Hillary Clinton's former strategist, Mark Penn believes that the mainstream media is ashcanning its credibility. This morning's piece in the Sunday New York Times certainly supports his thesis. Here's the headline. "Throughout her career, Ms. Palin has pursued vendettas, fired officials who crossed her and blurred the line between government and personal grievance."
Here are the problems. First, the article doesn't deliver what it promises. Jen Rubin at Commentary deconstructs it. Having scoured Alaska, they have found some peole who don't like here, including a number that she fired. Executives who are trying to cut costs sometimes have to fire people. Executives who are trying to challenge an entrenched system too focused on the interests of politicians and their cronies will clear out the old team and bring in a new one. Those on the outs won't be happy. Much of what is reported is either the opinion of Palin opponents or hearsay.
This is not to say that nothing in the article is true or that there exists nothing that might reflect poorly on Sarah Palin. If we look exhaustively into the background of anyone, we can find enough to write a damning article. None of us are perfect. None of us always behaves in the way that we would want to.
But there is nothing in the article - even if everything in it can be taken at face value - that establishes that personal vendettas or an improper form of secrecy are characteristic of the Palin administrations.
And it can't be taken at face value because, quite frankly, the New York Times has no credibility when it comes to this election. Correct me if I am wrong, but it has not written an article headlined "Obama's career characterized by cooperation with the Chicago machine, association with the far left and the failure to take a stand on difficult issues." There is enough of all of that in Obama's record to write such a piece. There was no article captioned "Biden's career characterized by plagarism, polemical attacks on judicial nominees and cozy relationship with credit card companies." There is sufficient grist for that mill as well.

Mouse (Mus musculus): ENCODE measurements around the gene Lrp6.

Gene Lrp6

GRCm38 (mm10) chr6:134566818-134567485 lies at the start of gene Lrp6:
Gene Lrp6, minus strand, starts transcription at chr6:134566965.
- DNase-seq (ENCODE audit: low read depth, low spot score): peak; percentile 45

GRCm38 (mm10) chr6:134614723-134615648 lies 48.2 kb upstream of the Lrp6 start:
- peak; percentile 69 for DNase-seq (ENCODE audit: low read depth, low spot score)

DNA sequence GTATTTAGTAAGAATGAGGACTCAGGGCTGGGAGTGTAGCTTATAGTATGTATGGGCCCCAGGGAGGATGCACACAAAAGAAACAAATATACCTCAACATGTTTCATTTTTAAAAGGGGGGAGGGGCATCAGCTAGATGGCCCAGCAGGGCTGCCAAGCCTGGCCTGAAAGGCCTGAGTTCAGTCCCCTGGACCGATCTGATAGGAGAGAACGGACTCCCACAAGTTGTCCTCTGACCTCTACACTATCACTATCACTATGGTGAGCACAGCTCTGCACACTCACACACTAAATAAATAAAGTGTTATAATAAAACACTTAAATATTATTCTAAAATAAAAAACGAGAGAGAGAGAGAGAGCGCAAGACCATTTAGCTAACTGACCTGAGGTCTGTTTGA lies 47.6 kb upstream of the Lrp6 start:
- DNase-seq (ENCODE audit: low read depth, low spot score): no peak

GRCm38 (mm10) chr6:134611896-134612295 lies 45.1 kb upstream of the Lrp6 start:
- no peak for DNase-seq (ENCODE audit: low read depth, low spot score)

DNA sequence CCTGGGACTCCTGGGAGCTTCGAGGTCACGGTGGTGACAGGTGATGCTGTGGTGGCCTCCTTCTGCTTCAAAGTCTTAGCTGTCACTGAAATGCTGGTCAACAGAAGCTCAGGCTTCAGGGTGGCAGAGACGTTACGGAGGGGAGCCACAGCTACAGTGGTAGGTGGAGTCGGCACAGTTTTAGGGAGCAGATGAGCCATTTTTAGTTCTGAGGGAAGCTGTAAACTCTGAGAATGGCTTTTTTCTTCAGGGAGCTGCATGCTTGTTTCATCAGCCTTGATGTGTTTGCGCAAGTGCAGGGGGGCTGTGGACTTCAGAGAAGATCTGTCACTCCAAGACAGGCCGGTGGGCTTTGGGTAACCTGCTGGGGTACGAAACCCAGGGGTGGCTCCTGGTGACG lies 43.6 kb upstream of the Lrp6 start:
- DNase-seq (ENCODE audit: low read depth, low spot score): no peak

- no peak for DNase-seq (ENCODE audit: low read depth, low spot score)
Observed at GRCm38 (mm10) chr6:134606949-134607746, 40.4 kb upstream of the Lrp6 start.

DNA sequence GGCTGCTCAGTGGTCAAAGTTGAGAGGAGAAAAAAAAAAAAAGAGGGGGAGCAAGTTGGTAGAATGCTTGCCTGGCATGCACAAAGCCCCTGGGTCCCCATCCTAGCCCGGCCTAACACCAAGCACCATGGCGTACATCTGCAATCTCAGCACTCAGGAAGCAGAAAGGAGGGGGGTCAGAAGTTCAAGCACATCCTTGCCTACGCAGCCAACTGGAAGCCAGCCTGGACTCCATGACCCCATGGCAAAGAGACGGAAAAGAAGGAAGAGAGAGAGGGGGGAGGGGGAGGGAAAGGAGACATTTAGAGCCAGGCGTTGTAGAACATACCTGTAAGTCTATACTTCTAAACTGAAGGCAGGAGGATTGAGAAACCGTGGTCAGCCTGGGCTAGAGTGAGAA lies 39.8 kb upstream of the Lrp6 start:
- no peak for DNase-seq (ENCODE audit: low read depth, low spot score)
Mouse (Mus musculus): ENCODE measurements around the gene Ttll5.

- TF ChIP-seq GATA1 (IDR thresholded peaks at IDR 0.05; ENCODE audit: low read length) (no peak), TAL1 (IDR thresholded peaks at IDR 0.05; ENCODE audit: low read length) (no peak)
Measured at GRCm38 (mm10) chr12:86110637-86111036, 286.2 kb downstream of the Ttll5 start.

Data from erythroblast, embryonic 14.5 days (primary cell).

All in all, I think that Palin's claim about her record hold up well. Obviously, her efforts to put it in the best possible light sometimes result in exaggeration. I am not sure I know of a politician about whom that claim can be made. But she did kill the Bridge to Nowhere even if she once supported it. She did substantially reduce earmark requests even if she did not eliminate them entirely. She did cut state spending and she did take on both the oil industry and the Republican establishment.
Obama and the Democrats say that they have a better set of policy proposals than the McCain/Palin. If they really believe this and really want to move beyond what they call "Karl Rove" politics (by which, I take it, they mean unfair negative campaigning), it might be time to run on those ideas rather than contempt for the GOP nominee for Vice President.